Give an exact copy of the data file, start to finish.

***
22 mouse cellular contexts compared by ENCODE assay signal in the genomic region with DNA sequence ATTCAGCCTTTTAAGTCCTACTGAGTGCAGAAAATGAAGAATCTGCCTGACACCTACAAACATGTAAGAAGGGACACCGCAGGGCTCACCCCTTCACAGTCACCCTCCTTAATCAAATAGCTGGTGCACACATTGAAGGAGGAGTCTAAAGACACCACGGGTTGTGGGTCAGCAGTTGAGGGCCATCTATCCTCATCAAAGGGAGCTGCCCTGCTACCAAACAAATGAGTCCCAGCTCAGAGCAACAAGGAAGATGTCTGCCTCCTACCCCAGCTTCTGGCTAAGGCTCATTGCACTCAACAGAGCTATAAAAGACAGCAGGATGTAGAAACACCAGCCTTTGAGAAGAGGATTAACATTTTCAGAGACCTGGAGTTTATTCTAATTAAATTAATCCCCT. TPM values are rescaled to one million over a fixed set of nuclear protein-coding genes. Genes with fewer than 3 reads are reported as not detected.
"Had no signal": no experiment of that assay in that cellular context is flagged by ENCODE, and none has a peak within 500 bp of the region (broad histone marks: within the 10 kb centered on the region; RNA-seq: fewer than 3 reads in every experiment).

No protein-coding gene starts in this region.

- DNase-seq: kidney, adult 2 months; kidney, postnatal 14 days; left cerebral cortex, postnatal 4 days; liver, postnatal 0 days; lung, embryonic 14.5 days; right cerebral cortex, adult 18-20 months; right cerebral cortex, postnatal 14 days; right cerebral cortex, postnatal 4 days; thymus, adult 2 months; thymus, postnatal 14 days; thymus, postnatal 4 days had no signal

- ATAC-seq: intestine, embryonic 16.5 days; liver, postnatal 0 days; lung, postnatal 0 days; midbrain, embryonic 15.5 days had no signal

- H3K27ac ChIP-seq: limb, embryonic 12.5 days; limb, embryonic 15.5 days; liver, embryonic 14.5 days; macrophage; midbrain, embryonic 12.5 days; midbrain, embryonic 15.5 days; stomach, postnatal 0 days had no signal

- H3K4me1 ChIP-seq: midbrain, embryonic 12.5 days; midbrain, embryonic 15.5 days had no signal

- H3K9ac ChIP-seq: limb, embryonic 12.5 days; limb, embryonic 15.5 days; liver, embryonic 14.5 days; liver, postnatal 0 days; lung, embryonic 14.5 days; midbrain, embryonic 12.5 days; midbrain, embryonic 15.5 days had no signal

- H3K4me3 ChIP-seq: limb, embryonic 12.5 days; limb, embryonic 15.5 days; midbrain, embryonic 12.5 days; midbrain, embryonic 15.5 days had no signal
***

22 mouse cellular contexts compared by ENCODE assay signal in the genomic region with DNA sequence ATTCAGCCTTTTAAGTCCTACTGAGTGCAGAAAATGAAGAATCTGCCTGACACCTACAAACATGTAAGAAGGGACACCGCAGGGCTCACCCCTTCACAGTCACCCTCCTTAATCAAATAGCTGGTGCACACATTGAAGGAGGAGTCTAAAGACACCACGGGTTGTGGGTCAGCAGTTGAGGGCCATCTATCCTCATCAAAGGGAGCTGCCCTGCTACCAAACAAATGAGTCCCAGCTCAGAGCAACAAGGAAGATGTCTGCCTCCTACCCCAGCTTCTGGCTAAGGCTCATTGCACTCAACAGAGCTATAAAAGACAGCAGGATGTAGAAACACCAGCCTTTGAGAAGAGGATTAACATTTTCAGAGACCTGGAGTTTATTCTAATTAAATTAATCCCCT. TPM values are rescaled to one million over a fixed set of nuclear protein-coding genes. Genes with fewer than 3 reads are reported as not detected.
"Had no signal": no experiment of that assay in that cellular context is flagged by ENCODE, and none has a peak within 500 bp of the region (broad histone marks: within the 10 kb centered on the region; RNA-seq: fewer than 3 reads in every experiment).

No protein-coding gene starts in this region.

- DNase-seq: kidney, adult 2 months; kidney, postnatal 14 days; left cerebral cortex, postnatal 4 days; liver, postnatal 0 days; lung, embryonic 14.5 days; right cerebral cortex, adult 18-20 months; right cerebral cortex, postnatal 14 days; right cerebral cortex, postnatal 4 days; thymus, adult 2 months; thymus, postnatal 14 days; thymus, postnatal 4 days had no signal

- ATAC-seq: intestine, embryonic 16.5 days; liver, postnatal 0 days; lung, postnatal 0 days; midbrain, embryonic 15.5 days had no signal

- H3K27ac ChIP-seq: limb, embryonic 12.5 days; limb, embryonic 15.5 days; liver, embryonic 14.5 days; macrophage; midbrain, embryonic 12.5 days; midbrain, embryonic 15.5 days; stomach, postnatal 0 days had no signal

- H3K4me1 ChIP-seq: midbrain, embryonic 12.5 days; midbrain, embryonic 15.5 days had no signal

- H3K9ac ChIP-seq: limb, embryonic 12.5 days; limb, embryonic 15.5 days; liver, embryonic 14.5 days; liver, postnatal 0 days; lung, embryonic 14.5 days; midbrain, embryonic 12.5 days; midbrain, embryonic 15.5 days had no signal

- H3K4me3 ChIP-seq: limb, embryonic 12.5 days; limb, embryonic 15.5 days; midbrain, embryonic 12.5 days; midbrain, embryonic 15.5 days had no signal